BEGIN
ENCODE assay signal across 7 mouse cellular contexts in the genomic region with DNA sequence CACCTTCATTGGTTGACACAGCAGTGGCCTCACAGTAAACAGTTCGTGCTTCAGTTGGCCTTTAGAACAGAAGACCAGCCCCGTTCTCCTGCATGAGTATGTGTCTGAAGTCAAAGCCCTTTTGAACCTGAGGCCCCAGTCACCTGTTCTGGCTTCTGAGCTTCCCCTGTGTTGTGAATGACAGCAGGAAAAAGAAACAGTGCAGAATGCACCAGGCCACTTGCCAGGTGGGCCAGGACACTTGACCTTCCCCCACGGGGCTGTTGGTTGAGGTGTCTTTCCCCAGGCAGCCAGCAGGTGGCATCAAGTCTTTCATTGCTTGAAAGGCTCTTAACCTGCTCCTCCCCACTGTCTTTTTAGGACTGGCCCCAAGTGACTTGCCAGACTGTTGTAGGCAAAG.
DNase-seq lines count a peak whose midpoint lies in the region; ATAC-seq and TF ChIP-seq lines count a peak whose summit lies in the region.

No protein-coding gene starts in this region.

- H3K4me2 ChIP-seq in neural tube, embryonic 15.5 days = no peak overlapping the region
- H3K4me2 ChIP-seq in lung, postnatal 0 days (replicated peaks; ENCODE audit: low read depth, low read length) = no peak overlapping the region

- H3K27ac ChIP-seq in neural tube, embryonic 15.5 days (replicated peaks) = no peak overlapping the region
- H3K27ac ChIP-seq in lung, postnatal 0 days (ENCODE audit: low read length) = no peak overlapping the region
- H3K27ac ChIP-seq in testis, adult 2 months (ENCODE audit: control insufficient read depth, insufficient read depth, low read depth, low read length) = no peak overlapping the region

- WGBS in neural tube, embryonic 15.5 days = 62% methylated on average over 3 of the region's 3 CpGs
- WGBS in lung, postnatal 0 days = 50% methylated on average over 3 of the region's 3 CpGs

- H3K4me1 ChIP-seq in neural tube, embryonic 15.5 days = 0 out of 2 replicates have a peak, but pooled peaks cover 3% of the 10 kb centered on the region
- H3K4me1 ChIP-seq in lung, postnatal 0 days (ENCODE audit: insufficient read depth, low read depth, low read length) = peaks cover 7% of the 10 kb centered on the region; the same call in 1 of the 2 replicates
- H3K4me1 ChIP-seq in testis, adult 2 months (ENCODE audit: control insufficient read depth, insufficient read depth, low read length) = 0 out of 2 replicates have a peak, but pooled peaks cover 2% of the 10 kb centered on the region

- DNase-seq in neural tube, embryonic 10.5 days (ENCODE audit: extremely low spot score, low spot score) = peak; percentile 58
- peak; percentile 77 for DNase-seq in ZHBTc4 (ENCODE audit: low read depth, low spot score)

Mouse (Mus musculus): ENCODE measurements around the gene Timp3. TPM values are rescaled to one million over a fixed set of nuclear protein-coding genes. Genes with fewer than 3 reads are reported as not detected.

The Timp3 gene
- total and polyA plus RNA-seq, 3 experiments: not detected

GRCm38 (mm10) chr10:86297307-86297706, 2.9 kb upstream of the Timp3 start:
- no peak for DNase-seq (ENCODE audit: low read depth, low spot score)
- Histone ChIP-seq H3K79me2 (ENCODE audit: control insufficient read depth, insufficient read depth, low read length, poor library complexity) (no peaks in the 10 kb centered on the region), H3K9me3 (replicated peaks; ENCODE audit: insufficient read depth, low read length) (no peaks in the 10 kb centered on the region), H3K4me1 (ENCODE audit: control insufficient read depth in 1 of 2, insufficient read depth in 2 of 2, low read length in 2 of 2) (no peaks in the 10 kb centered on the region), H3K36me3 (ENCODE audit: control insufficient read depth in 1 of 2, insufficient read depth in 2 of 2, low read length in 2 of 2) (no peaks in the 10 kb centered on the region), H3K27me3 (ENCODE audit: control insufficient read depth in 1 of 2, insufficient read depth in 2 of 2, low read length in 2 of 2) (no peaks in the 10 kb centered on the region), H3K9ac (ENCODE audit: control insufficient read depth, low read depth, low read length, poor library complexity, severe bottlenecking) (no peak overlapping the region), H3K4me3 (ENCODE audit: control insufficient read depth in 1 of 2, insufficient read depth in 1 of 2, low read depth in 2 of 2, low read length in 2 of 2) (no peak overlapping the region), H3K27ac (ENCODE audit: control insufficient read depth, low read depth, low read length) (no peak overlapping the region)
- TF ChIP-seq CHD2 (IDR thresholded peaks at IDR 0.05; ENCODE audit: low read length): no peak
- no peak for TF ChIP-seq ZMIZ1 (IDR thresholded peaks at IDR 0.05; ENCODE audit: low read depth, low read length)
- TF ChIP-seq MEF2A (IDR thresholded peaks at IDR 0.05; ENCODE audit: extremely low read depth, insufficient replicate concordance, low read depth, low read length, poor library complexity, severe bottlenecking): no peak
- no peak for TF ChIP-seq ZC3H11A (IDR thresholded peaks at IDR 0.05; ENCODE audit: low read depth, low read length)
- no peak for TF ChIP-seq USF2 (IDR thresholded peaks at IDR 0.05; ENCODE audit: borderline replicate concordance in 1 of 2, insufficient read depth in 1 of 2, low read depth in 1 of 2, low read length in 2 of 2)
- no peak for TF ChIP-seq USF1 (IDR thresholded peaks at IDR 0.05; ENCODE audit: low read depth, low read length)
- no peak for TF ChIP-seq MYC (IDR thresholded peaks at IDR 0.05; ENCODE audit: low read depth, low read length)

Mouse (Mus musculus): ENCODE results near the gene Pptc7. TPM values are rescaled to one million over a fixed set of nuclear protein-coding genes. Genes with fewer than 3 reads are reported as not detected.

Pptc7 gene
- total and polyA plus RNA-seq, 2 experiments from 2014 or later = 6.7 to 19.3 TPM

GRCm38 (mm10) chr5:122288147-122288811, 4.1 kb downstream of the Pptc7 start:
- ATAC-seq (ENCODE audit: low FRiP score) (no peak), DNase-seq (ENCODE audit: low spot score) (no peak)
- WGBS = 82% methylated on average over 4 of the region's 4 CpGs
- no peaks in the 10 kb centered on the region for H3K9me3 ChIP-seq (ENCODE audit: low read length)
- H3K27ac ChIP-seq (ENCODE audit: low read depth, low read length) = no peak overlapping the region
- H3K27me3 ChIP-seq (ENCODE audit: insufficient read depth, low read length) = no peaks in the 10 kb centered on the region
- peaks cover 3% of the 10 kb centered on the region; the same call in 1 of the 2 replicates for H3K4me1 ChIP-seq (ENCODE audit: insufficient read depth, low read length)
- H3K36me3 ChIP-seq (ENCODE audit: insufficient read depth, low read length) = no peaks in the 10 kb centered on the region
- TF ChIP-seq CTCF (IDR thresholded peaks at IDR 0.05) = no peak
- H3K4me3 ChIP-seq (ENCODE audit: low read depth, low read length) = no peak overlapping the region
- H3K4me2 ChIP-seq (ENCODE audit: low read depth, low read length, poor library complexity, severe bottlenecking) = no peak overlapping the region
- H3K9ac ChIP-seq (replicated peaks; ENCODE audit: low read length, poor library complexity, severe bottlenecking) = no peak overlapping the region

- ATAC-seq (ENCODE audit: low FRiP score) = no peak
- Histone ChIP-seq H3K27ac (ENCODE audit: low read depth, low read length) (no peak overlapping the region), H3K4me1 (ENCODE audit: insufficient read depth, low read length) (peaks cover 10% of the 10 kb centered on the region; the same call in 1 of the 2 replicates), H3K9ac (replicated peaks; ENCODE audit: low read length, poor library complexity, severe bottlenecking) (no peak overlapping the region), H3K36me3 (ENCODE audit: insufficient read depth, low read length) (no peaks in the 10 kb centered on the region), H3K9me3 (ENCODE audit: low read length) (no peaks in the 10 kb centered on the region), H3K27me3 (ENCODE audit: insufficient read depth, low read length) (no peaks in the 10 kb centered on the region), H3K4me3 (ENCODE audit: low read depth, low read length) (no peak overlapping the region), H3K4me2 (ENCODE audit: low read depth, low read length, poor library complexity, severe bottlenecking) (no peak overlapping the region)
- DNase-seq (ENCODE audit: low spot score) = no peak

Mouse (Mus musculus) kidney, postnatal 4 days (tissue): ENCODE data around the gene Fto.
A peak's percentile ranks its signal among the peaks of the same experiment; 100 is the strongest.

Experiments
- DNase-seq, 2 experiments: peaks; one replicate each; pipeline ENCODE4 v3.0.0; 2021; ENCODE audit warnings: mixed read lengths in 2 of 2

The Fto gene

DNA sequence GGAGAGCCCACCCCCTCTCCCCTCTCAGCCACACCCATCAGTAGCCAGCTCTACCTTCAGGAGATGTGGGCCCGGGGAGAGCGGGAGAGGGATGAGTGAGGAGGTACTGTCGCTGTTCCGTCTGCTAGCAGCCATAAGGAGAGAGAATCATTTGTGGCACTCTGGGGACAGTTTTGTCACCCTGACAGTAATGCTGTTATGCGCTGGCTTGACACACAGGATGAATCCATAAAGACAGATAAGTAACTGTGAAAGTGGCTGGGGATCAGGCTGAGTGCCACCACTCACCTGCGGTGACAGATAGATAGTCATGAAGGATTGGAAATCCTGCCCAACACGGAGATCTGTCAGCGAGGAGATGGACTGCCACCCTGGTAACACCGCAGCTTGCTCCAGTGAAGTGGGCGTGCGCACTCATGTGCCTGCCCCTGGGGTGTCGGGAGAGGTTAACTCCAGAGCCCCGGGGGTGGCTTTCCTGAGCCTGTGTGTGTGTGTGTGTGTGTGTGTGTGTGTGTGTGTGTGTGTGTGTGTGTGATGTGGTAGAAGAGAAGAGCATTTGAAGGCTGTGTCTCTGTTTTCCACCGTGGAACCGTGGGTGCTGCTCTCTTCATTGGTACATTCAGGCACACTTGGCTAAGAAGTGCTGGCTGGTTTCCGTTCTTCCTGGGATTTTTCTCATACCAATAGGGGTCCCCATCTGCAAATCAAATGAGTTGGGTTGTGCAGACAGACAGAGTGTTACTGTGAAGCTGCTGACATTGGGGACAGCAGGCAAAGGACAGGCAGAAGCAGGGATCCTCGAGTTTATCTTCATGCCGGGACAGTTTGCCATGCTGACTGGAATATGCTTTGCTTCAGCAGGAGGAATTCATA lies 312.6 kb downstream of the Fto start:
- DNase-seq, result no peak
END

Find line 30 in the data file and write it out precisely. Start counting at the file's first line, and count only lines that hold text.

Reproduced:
Pptc7 gene